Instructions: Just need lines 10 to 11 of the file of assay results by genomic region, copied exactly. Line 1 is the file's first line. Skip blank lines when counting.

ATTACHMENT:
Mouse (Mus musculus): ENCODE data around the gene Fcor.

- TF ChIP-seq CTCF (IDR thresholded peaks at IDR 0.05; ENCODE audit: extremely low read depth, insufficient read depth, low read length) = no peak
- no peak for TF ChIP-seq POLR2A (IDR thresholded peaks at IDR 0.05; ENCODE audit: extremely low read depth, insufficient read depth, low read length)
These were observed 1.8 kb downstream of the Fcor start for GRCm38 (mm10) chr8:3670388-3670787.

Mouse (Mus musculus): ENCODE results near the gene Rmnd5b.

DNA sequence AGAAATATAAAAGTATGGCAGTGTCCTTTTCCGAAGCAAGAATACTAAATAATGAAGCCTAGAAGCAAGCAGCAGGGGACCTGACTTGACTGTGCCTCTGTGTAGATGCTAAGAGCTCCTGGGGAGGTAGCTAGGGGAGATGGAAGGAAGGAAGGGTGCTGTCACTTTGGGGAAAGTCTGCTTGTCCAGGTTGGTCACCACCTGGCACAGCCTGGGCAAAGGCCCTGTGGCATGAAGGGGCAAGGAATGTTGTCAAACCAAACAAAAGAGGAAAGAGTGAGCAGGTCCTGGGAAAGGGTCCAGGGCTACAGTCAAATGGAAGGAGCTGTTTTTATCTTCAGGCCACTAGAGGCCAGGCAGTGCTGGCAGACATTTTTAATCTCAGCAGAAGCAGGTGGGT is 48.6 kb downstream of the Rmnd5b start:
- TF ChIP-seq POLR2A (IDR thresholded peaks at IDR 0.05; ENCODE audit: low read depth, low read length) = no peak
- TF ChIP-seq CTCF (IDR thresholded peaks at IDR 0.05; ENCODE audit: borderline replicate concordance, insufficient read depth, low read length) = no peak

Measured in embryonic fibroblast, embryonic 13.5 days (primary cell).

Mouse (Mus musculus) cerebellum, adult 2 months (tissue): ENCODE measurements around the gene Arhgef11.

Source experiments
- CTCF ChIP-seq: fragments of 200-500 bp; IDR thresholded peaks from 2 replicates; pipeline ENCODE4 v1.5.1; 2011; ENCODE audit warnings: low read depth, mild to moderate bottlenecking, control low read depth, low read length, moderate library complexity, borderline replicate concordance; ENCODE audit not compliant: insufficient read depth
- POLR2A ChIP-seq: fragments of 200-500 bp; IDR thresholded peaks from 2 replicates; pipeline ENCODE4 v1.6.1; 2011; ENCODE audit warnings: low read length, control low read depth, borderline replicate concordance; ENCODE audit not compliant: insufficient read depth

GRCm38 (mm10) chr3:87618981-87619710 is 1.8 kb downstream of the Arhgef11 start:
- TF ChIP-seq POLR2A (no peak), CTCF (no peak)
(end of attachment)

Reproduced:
Mouse (Mus musculus) cerebellum, adult 2 months (tissue): ENCODE measurements around the gene Arhgef11.

Source experiments